How to Turn a Side Gig Into a Full-Time Business

(By Ritika Puri)

I knew I would never feel 100 percent mentally ready to start my own business, and would always feel like there was more to learn. Yet, it was hard to argue with what I did have: a stable, revenue-generating, and growing, company. As I came to the realization my side-hobby was a viable business, I had to fight back my fears and make the leap to full-time entrepreneurship.

I’ve been a blogger since 2010, but when I started out I never expected that my side gig would turn into my main revenue-generating business. Yet here I am, building my own company and working with clients from all over the world. I’m living what many would consider “the dream.” I appreciate where I am today, look forward to the future and like to look back on where it all started.

The Journey to Full-Time Entrepreneur Status

When I started freelance writing, I meant it as a means to generate spare cash and pay off some of my student loans. It was a way for me to learn new skills, amplify my network beyond my full-time job, and become an even better employee for jobs future and present. I always knew that I would become an entrepreneur, but not for at least another decade, when I was mentally ready for that next step, had the perfect business idea, years of experience, zero student debt and deep pockets of savings.

Because I had always assumed entrepreneurship was something for an older, wiser, financially stable me, it took awhile to see what was right in front of me: a content company that was experiencing triple digit, year-over-year growth.

What was I waiting for?

I knew I would never feel 100 percent mentally ready to start my own business, and would always feel like there was more to learn. Yet, it was hard to argue with what I did have: a stable, revenue-generating, and growing, company. As I came to the realization my side-hobby was a viable business, I had to fight back my fears and make the leap to full-time entrepreneurship.

In November 2013, I quit a job that I loved to found Elate, a company that produces niche content for B2B brands. I work with a team of marketing consultants and freelance writers who are experts in their fields. I work on projects for high-growth startups and Fortune 500 brands. I am learning and growing every day, and I have no idea where this journey will take me. But I’m learning a lot along the way.

Lesson 1: Embrace Who You Are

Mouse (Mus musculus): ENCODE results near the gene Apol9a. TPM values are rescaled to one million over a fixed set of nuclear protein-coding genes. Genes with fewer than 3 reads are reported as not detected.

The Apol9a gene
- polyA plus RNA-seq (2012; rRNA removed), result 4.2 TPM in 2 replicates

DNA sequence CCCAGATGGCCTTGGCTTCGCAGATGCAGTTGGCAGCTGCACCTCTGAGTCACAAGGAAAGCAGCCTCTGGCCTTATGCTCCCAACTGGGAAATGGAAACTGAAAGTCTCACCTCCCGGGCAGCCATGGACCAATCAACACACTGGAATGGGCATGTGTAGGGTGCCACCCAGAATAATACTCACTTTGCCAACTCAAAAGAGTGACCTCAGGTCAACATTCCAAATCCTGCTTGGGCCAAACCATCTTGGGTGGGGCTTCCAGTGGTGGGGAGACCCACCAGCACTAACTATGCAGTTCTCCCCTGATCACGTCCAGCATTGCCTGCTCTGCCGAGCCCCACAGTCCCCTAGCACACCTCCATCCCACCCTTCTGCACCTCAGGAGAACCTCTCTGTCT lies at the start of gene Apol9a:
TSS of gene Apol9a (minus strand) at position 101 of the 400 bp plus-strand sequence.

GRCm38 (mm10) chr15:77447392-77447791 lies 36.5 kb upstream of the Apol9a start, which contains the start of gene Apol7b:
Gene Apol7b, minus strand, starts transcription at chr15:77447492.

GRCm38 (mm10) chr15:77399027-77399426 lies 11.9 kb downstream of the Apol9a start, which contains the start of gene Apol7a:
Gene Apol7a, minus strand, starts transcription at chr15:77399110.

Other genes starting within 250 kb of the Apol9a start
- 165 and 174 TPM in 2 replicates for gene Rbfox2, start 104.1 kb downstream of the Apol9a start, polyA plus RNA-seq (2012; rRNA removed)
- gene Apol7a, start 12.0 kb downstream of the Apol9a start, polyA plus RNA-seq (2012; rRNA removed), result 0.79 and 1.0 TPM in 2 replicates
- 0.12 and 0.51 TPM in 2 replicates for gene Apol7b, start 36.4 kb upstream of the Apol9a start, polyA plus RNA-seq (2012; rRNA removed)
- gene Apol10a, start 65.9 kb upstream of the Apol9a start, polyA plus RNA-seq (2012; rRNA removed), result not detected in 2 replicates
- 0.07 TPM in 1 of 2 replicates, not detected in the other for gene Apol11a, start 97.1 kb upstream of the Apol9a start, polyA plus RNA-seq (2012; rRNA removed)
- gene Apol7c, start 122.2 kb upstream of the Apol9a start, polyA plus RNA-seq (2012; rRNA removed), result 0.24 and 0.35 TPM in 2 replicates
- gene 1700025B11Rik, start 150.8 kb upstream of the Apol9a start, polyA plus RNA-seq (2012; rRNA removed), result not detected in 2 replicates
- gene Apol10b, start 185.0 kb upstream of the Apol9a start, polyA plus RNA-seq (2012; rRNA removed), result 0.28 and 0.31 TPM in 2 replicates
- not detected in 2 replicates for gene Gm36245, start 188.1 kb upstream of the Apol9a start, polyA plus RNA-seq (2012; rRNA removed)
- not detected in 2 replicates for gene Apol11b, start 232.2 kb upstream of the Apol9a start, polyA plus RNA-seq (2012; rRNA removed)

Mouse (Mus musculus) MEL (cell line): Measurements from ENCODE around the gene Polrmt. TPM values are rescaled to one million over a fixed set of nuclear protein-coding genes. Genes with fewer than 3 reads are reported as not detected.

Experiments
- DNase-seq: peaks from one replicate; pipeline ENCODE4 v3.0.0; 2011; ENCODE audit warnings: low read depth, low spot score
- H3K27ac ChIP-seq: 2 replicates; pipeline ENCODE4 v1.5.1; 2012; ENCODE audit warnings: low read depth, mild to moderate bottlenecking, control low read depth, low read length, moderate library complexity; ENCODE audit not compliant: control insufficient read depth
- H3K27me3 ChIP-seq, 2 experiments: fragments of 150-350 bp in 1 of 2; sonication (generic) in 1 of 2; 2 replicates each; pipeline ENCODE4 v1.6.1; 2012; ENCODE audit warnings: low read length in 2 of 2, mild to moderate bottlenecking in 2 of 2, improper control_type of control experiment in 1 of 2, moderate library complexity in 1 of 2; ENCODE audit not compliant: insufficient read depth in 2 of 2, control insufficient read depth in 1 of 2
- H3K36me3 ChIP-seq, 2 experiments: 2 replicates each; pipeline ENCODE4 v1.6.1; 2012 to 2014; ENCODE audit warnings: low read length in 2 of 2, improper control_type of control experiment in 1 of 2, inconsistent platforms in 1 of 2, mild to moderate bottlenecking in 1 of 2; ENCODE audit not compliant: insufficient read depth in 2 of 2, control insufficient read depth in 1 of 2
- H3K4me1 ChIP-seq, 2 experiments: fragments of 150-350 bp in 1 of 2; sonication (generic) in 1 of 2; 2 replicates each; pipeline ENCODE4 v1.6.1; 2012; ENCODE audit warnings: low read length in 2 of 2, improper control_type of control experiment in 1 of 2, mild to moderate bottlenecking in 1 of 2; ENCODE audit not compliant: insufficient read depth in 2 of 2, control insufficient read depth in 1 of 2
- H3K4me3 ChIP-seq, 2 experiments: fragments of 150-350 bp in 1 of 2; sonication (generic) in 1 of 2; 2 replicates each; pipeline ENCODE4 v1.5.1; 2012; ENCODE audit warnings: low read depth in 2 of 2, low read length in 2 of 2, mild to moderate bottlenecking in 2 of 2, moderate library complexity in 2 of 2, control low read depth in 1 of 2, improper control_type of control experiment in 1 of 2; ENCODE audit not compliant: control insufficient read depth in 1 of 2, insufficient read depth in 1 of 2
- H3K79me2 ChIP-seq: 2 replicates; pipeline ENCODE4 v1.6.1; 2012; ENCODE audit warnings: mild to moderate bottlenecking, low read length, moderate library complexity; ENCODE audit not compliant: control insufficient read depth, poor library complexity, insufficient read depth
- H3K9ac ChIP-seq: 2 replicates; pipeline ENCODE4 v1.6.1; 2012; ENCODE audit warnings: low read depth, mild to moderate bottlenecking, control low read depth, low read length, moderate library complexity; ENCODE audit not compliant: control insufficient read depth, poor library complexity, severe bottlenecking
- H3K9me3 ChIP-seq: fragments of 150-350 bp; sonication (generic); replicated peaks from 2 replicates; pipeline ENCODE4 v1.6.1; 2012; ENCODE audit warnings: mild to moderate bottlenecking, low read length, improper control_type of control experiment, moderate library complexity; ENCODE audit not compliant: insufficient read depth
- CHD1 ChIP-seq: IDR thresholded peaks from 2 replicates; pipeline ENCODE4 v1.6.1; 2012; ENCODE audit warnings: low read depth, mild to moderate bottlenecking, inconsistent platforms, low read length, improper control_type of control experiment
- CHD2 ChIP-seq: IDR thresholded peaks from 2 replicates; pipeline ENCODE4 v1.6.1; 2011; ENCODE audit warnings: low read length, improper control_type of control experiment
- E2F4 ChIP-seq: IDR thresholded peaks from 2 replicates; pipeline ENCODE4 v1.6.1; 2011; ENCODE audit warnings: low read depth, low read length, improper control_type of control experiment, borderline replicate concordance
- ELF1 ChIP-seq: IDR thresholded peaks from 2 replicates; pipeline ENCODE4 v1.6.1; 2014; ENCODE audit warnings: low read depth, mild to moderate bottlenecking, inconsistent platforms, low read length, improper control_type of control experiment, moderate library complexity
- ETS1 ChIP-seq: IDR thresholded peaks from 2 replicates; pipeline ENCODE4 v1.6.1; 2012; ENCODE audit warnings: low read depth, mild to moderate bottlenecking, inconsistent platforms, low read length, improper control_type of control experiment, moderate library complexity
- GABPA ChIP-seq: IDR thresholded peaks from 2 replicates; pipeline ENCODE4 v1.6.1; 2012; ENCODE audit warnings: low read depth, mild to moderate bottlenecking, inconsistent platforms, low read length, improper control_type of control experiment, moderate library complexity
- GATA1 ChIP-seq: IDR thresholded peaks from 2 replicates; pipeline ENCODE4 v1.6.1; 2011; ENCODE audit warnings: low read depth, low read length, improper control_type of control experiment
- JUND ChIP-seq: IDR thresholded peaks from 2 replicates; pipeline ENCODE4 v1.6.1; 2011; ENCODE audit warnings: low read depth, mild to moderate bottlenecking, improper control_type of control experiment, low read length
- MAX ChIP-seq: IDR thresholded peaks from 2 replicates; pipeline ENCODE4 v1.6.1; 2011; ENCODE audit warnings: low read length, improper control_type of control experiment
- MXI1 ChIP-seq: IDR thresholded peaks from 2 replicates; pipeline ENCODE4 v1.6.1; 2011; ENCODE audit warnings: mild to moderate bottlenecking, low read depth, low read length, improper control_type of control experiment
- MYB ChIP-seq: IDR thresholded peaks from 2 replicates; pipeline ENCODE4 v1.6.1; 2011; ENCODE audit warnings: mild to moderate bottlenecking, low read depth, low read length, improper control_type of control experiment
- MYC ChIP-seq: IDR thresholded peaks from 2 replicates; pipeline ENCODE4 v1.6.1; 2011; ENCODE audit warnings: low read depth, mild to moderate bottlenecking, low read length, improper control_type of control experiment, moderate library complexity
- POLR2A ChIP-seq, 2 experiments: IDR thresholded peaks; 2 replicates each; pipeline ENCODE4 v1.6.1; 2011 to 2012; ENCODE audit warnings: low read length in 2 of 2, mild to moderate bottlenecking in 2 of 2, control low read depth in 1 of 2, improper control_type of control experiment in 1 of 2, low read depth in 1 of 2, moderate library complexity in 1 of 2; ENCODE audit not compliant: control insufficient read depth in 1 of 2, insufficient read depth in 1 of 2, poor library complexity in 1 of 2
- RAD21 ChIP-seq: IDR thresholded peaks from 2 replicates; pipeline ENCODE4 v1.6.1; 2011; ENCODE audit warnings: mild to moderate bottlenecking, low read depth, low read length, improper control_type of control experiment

I’m not a stereotypical, gutsy, “knows-no-boundaries” entrepreneur. I’m as risk averse as anyone else. I think through decisions with painstaking precision. People have told me that this risk aversion would be my biggest weakness as an entrepreneur. But I have positioned this part of who I am into my biggest strength.

My first day as an entrepreneur, my business was already profitable. I had a 3-year runway building it while working a job. I wasn’t in a position to give up my income, and would have never quit a job to start from zero. Can you really consider that a weakness?

This “weakness” gave me the time and the patience to grow my company as a side business first, slow and steady, while working a full-time job. If I hadn’t embraced who I was, I wouldn’t have had a profitable company on day one.

Lesson 2: Prepare to Be Exhausted

The transition wasn’t easy. I worked 12- to 15-hour days for three years straight. I would work incredibly hard at my full-time job, come home, work on my full-time job some more, and then start blogging.

I worked almost every night and weekend to meet my deadlines. I had almost no free time. I put myself on a rigorous schedule and stuck to it. I put a dollar value on every moment of my free time.

People told me that I’d eventually hit a wall. But I didn’t because I enjoyed what I was doing, I was passionate about it and knew my hard work would pay off.

Lesson 3: Channel Your Intensity

To say that my friends and family don’t get it would be an understatement. I don’t have time to answer every email, goof around or waste time. There’s a lot to do, and the success of the business rests on my shoulders. That said, I realize I need to tone down the intensity when I’m with them in order to preserve the relationships that are most important to me.

Yes, it’s frustrating that nobody understands how dependent and dedicated I am with my new venture. But that’s on me, not them—and it’s better that way. When it comes to your friends, family and clients, you don’t need to let every stress shine through. Let the work you do define who you are, not the stress and all-nighters you pulled to get there … and if there’s anything these last four years have taught me, it’s that learning how to smile through it all is truly an art form.

Source: Openforum

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